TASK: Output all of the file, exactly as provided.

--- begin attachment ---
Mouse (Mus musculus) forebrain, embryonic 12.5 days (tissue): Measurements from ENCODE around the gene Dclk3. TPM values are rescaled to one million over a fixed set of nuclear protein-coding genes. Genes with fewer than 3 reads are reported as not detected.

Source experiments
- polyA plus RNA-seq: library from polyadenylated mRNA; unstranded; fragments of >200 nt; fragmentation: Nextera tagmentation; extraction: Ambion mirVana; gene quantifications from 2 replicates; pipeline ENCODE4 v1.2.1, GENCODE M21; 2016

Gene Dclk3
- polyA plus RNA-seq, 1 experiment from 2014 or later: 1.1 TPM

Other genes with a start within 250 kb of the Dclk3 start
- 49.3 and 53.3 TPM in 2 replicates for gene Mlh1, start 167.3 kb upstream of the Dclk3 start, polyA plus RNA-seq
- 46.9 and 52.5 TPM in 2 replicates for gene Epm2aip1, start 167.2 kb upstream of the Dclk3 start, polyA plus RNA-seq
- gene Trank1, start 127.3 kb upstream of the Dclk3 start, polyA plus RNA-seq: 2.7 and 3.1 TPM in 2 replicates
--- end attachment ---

Mouse (Mus musculus) forebrain, embryonic 12.5 days (tissue): Measurements from ENCODE around the gene Dclk3. TPM values are rescaled to one million over a fixed set of nuclear protein-coding genes. Genes with fewer than 3 reads are reported as not detected.

Source experiments
- polyA plus RNA-seq: library from polyadenylated mRNA; unstranded; fragments of >200 nt; fragmentation: Nextera tagmentation; extraction: Ambion mirVana; gene quantifications from 2 replicates; pipeline ENCODE4 v1.2.1, GENCODE M21; 2016

Gene Dclk3
- polyA plus RNA-seq, 1 experiment from 2014 or later: 1.1 TPM

Other genes with a start within 250 kb of the Dclk3 start
- 49.3 and 53.3 TPM in 2 replicates for gene Mlh1, start 167.3 kb upstream of the Dclk3 start, polyA plus RNA-seq
- 46.9 and 52.5 TPM in 2 replicates for gene Epm2aip1, start 167.2 kb upstream of the Dclk3 start, polyA plus RNA-seq
- gene Trank1, start 127.3 kb upstream of the Dclk3 start, polyA plus RNA-seq: 2.7 and 3.1 TPM in 2 replicates